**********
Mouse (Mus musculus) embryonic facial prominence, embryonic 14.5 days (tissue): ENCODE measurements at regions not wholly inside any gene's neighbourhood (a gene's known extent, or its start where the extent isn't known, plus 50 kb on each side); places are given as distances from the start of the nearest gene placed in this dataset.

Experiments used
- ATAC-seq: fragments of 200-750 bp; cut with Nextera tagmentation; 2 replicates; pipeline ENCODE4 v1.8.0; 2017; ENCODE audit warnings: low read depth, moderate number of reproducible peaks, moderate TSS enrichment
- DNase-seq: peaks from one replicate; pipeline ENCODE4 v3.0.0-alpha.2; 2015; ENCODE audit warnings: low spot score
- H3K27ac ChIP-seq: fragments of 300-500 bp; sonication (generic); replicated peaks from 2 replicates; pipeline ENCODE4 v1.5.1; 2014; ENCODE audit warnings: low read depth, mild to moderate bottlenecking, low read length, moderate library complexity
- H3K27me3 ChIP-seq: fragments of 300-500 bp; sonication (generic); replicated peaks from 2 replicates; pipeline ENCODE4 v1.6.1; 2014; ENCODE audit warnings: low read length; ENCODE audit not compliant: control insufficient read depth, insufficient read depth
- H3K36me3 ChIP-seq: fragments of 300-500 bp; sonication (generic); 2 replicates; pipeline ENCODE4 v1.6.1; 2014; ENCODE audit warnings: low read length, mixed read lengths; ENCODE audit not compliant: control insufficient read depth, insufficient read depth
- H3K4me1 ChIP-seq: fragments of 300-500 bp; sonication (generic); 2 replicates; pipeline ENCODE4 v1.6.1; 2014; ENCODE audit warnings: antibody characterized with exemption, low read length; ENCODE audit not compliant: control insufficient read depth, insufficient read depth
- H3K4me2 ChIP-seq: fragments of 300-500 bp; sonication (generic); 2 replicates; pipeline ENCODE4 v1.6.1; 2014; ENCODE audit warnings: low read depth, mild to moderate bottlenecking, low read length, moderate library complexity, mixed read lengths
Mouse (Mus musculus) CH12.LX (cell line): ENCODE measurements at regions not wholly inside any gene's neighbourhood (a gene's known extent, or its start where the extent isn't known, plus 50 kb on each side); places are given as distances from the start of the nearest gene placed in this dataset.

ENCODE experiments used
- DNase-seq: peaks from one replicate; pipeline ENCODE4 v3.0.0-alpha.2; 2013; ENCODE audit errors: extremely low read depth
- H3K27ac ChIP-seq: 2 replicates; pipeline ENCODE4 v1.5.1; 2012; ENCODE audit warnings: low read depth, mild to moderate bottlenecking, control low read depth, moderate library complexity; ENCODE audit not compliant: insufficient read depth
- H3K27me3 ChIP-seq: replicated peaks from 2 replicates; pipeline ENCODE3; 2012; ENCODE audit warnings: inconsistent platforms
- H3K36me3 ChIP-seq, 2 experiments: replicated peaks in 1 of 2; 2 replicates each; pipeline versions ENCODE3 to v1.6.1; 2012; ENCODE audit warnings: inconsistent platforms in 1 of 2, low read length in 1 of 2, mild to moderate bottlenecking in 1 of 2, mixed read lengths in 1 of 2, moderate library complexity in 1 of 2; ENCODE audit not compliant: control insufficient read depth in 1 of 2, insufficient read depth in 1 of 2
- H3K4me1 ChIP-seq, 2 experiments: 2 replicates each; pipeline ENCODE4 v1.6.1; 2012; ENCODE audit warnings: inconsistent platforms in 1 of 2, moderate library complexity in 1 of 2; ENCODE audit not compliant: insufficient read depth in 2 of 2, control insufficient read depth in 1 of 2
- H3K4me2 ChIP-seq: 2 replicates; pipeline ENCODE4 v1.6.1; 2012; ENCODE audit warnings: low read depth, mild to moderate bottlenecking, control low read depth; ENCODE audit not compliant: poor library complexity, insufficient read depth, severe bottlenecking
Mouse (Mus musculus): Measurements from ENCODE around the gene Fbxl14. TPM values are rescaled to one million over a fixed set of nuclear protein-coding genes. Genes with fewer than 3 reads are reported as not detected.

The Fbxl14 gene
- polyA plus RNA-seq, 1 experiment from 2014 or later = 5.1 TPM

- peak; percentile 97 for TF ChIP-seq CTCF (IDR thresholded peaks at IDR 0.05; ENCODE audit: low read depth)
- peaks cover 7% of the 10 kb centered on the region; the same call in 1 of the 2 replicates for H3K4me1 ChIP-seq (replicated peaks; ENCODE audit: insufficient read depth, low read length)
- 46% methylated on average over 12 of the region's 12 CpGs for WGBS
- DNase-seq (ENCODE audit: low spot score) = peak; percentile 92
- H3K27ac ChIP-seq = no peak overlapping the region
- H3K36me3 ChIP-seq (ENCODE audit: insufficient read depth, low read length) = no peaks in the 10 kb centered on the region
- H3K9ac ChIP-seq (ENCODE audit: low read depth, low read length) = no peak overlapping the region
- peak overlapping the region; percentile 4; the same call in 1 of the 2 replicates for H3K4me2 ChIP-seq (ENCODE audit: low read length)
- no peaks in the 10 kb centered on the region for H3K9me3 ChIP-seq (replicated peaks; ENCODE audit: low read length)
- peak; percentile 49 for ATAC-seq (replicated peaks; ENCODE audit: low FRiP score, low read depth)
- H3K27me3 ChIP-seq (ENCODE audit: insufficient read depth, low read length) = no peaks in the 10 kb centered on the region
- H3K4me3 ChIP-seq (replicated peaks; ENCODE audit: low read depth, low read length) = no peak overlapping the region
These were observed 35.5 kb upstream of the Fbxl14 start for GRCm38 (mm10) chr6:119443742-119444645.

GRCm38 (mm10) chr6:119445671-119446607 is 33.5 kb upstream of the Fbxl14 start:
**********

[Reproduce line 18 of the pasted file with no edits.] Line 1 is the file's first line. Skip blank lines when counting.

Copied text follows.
Mouse (Mus musculus): Measurements from ENCODE around the gene Fbxl14. TPM values are rescaled to one million over a fixed set of nuclear protein-coding genes. Genes with fewer than 3 reads are reported as not detected.